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nursing profession : Filipino Nurses News – Latest & Hottest News about Pinoy Nurses Worldwide

More and more Filipino nurses are still unemployed in the Philippines

September 20, 2010 · Filed Under Job Openings for Nurses, New Nursing Jobs, Uncategorized · Comment 

Oversupply?  Oversubscribed?  Over to the Max?  Is the country’s nursing profession on the brink of collapse?

The Philippine Nurses Association (PNA) reported earlier this month that there are now close to 200,000 jobless nurses in the country and this number is expected to rise further with the measly budget allocated for public hospitals next year.

Because of lesser and lesser opportunities abroad, the Filipino nurse is forced to wait for the right timing to even get a job locally.

“This is depressing.”  Said one of the nurses who recently passed the 2010 Nursing Licensure Exams.  “We have toiled in school and during the review and now what?”.  Yet still, there are still parents who are pushing their kids to go to the nursing profession.

PNA executive director Maristela Abenojar said that there are Read more

Featured Article – How to Write a Winning Nursing Resume

October 10, 2008 · Filed Under Featured Articles · Comment 

How to Write a Nursing Resume

Recent labor studies have predicted that nursing positions will continue to grow faster than the national average for at least the next five years. Though this trend is good news for nurses on the job market, it does not diminish the fact that competition will remain tough for the most desirable nursing positions. Nurses need to pay close attention to the presentation of their credentials, as detailed in their resume, in order to ensure that they can compete in the tough medical profession.

To write a solid resume tailored specifically to the nursing profession, consider the following guidelines:

Highlight your Educational and Licensure Qualifications

In addition to including the details of your nursing degree (school name, when you graduated, your degree), you should mention any academic honors, grants, scholarships, or fellowships awarded during the course of your studies.

If you are an experienced nurse, you may wish to make reference to any completed clinical rotations in this section. This tactic is especially beneficial if one or more of these rotations is in line with your current career objective.

If you are a newer nursing graduate or have limited nursing experience, a list of related courses and clinical rotations will provide detail of your medical knowledge to prospective employers. Graduates who completed their degree with an impressive grade point average should highlight this fact by including their GPA in the Educational section of their resume.

All nurses who have completed the process to get licensed will need to provide details of their license(s) in this section. Include the state(s) in which you are licensed and the date that your license went in effect. Since your employer will ask for a copy of your license once you are made an offer, you do not include your licensing number on your resume.

Emphasize your Nursing Expertise and Key Skills

A quick 10-second scan of your resume should reveal important keywords that summarize your nursing experience and give managers an overview of your qualifications. The most effective way to do this is to incorporate a section of your resume dedicated to nursing expertise and key skills. Include a bulleted list of your nursing specializations (such as pediatrics, cardiology, oncology) and any pertinent nursing skills, such as JCAHO standards/compliance or medication administration, that will enhance your resume presentation.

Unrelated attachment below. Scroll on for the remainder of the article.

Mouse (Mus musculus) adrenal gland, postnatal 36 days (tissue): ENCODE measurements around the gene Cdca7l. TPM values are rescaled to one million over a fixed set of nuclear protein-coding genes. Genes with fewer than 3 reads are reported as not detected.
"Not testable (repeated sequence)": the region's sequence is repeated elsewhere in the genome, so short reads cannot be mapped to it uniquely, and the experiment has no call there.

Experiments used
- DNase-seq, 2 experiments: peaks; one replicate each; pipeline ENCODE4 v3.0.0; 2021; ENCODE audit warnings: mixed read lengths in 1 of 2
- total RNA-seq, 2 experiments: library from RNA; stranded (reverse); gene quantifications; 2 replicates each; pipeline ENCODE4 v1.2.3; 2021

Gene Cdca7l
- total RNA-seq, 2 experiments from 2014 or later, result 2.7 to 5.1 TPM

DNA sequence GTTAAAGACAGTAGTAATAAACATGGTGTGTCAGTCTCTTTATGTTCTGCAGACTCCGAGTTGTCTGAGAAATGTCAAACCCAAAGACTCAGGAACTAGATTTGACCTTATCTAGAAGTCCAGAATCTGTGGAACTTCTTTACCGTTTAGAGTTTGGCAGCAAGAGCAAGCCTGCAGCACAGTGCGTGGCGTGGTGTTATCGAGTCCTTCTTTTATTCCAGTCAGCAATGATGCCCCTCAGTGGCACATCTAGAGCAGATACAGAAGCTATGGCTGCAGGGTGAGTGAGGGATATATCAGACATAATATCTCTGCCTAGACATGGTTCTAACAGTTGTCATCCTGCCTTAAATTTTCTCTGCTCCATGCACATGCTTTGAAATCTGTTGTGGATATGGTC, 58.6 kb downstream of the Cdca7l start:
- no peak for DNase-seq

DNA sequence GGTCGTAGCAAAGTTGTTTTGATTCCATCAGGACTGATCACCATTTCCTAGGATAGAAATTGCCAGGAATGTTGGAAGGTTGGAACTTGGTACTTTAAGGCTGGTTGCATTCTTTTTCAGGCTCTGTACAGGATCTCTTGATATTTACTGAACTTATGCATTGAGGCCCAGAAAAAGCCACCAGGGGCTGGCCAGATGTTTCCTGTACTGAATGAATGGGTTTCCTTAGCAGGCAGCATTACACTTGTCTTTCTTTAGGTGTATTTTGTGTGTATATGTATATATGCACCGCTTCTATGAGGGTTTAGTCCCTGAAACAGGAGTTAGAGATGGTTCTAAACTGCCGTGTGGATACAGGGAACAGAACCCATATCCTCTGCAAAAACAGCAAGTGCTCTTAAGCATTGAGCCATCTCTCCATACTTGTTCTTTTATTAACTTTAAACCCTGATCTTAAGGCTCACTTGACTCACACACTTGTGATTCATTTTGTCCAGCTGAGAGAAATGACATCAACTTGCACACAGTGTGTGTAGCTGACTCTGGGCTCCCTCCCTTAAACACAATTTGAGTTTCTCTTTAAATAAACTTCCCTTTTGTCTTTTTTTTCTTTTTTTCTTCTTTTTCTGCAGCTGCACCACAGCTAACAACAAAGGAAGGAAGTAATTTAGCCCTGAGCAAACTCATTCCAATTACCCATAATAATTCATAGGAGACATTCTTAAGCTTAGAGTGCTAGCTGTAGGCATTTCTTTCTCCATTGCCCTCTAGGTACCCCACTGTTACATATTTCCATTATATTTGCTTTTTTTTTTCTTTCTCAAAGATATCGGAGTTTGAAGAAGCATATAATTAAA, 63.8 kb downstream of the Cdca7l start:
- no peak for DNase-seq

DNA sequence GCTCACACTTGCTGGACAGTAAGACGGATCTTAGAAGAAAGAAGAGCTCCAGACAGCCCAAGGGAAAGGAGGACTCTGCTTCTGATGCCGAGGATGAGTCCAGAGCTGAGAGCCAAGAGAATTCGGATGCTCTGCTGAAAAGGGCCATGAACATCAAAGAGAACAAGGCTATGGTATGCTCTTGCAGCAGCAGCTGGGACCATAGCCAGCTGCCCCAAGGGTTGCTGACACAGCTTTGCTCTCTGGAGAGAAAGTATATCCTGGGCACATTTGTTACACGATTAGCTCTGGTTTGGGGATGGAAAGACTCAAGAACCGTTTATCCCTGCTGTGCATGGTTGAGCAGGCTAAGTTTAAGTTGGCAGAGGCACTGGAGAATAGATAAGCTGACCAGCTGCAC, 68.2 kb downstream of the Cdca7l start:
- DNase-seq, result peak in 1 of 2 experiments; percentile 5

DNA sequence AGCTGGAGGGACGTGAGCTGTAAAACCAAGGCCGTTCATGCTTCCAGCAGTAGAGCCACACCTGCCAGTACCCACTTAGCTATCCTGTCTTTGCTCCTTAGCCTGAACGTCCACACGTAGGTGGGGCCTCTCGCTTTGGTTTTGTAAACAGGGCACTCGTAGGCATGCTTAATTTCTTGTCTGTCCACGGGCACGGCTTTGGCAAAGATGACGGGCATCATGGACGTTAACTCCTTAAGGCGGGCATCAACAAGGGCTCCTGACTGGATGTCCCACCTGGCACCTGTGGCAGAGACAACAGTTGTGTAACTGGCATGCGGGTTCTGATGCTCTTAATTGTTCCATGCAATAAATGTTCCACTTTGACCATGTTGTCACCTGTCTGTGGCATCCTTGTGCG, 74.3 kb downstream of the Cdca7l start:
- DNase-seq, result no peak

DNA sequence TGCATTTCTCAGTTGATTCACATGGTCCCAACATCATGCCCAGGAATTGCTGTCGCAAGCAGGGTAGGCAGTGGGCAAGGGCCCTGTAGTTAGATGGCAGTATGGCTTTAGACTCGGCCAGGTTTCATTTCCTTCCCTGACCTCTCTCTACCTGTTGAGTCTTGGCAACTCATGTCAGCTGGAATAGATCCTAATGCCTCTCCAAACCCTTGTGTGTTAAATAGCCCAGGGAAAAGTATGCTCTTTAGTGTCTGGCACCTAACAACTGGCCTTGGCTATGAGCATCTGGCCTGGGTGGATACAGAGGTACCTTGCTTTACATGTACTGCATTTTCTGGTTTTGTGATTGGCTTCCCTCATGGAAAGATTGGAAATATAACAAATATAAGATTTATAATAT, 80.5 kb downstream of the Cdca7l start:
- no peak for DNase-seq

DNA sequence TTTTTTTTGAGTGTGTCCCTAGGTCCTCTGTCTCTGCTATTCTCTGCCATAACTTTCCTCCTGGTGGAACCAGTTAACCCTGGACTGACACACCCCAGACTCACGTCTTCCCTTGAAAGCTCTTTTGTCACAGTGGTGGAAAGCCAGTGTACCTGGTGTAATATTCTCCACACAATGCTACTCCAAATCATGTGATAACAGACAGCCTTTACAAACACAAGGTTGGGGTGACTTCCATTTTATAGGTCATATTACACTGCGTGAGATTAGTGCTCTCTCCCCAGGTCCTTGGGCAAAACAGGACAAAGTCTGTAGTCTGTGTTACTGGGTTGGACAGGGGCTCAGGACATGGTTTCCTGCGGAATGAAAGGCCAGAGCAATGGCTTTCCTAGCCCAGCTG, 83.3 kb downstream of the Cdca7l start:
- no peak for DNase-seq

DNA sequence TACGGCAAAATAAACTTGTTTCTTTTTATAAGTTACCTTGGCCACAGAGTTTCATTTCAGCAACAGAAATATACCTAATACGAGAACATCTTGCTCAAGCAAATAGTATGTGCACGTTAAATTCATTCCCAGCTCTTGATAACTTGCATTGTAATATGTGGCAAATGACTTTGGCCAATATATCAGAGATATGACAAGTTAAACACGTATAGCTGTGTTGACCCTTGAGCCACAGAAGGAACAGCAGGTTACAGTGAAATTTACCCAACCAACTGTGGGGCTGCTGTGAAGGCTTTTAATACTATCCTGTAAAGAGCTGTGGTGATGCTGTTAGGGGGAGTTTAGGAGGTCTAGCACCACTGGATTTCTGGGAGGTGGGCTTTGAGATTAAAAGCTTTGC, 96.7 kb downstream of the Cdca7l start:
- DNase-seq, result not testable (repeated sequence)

If you have several years of nursing experience, it may beneficial to list your years of experience in each area.

Entry-level nurses and nurses with limited experience should also include this section in their resume, highlighting those areas and schools acquired from schooling, clinical rotations, and nursing mentorships.

Detail Your Nursing Experience

Since most manager hire nurses based on their previous experience in (or knowledge of if you are a new nurse) a particular area of nursing, employers need to know the details of your nursing experience.

If you are an experienced nurse, you should detail your specialization, the type of facility you work in (acute care, outpatient, rehabilitation), and your average caseload for each of your previous employers.

If you are an entry-level nurse just out of school or a nurse with limited work experience, you should detail any clinical rotations, mentorships, or other unpaid work you were involved in during your schooling.

Demonstrate You’re a Top Performer

Employers love to hire top performers. Your resume will be more memorable and better received if you can detail specific contributions you made to each of your previous employers. What have you done that was above and beyond your basic responsibilities? How have you helped make a positive impact on your patients and their families, your co-workers, your employer, or even your community?

Consider your possible involvement in:
o Committees or review boards
o Patient or family health education
o Mentorship programs
o Training of coworkers on advanced topics of interest to nursing
o The launch of a new facility or program
o Community health screens
o Outside education

The more details you can provide about your involvement in the medical community and your accomplishments, the better job you will do at impressing your value as a team member to potential employers.

Source: Adams